Many people today use wet wipes to remove their makeup, clean the bathroom or even as an alternative to dry toilet paper. As a result, the number of wet wipes in the sewage system is increasing dramatically, which is leading to a huge number of problems for both urban and natural environments. Read and remember these three reasons to avoid flushing wet wipes down the toilet.
1. Wet Wipes Block Plumbing in the Home
Unlike toilet paper, wet wipes remain strong even when they are soaking wet. This feature makes wet wipes extremely useful for cleaning, but it creates a lot of problems when you flush them away. The wipes do not disintegrate but rather remain in the pipes, potentially creating a blockage.
Even wet wipes that are marketed as "flushable" do not break down in water. As a result, they can block pipes and even cause your toilet to back up and overflow. Plumbing services claim that wet wipes are a common factor in household plumbing blockages, which can be very expensive to repair.
2. Wet Wipes Are Found in Urban Fatbergs
Fatbergs are becoming a major problem in cities around the world. These huge clumps of cooking oil, grease, human waste and solid objects block city sewers, causing water to flood into the streets. Some fatbergs grow as large as city buses. According to water treatment experts, wet wipes contribute to the formation of fatbergs, increasing costs for water companies and local municipalities who have to clean up the mess.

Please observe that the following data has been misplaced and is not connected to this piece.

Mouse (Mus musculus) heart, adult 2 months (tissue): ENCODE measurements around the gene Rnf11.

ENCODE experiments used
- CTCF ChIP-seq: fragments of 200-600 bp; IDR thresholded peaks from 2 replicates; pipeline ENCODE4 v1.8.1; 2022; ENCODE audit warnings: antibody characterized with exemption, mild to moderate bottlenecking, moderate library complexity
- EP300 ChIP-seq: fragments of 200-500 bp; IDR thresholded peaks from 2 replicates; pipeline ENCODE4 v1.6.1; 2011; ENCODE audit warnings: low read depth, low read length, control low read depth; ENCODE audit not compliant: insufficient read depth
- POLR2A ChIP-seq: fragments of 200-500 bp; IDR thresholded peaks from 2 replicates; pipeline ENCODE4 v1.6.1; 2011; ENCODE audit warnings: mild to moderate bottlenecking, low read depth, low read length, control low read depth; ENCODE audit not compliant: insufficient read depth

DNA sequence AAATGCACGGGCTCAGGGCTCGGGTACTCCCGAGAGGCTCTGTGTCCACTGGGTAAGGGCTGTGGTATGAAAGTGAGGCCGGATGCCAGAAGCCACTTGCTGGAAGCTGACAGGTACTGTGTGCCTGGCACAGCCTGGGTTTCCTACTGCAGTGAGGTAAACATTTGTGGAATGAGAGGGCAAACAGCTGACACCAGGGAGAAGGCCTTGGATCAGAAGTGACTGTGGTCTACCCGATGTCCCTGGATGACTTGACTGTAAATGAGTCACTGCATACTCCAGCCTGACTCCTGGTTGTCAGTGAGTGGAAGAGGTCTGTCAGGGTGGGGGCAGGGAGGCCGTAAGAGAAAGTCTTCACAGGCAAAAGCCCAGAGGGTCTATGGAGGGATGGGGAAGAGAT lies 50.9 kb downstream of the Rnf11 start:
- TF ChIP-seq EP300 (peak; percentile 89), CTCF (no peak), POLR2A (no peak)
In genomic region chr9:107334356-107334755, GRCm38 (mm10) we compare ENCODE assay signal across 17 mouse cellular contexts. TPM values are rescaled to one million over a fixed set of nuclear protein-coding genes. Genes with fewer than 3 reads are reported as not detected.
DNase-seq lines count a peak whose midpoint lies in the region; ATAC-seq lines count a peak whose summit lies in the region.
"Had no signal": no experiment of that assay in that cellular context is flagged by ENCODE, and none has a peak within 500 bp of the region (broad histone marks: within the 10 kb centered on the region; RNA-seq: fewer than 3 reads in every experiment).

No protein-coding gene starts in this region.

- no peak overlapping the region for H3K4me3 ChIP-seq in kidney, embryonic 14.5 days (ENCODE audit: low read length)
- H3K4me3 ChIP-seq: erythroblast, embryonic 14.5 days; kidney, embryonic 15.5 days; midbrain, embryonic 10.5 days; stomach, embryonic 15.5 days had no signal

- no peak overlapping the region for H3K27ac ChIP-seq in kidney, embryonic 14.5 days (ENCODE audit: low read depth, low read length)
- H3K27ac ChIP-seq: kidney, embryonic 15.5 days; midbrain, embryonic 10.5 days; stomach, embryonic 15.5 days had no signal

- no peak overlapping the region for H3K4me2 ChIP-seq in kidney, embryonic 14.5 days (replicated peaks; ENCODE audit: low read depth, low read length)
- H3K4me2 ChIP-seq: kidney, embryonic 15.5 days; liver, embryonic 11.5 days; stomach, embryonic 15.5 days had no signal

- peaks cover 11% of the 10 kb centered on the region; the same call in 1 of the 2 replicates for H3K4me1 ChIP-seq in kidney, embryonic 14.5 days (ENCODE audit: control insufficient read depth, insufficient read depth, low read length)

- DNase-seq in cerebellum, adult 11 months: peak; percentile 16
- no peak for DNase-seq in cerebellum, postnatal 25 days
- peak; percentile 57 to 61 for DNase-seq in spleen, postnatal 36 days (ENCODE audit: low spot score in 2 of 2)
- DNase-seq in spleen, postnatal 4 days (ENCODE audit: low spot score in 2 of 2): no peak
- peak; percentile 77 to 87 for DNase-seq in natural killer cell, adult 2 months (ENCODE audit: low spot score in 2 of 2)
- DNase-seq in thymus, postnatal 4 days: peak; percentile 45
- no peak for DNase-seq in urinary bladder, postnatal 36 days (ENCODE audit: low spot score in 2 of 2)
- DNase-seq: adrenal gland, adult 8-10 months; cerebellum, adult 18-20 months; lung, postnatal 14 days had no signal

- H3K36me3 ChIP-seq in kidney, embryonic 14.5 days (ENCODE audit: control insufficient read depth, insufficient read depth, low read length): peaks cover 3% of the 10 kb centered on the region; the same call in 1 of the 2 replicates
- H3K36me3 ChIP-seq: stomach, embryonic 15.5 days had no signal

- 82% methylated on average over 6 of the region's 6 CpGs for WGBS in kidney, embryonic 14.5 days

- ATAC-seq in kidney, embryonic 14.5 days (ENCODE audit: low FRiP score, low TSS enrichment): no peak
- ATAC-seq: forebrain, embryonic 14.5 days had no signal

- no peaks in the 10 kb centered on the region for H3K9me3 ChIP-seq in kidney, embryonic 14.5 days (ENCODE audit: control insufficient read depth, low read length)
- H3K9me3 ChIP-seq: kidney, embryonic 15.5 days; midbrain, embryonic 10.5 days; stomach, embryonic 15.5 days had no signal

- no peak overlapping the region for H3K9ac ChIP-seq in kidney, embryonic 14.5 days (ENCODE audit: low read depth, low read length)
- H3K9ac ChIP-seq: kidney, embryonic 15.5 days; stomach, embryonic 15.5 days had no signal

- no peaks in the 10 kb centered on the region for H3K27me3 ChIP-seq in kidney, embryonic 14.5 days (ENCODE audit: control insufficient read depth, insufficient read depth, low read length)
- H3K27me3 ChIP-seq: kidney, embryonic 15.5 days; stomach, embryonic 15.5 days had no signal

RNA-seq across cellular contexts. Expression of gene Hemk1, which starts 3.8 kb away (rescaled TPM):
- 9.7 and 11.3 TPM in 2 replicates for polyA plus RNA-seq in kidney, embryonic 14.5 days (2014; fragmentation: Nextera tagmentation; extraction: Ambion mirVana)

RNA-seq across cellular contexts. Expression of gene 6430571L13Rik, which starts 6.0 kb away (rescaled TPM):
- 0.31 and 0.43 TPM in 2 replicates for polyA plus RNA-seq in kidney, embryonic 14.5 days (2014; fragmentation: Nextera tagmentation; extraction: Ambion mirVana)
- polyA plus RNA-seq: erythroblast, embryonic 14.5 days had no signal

3. Wet Wipes Are a Danger to Wildlife
Marine animals also suffer as a result of people flushing wet wipes down the toilet. Whereas toilet paper is typically made from purely natural fibres, wet wipes often contain microplastics, which help the wipes to retain their structure even when they are wet. These microplastics end up in the ocean after they are flushed. Marine animals that eat these microplastics can suffer serious health problems as a result of having large amounts of plastic build up in their stomachs.
If bigger fish eat the small animals that have feasted on microplastics, they can also suffer the consequences of ingesting this marine pollutant. Scientists are not yet sure of the health effects for humans who eat fish that have ingested microplastics. Keep plastic out of the food chain by always disposing of wet wipes with household waste rather than flushing them.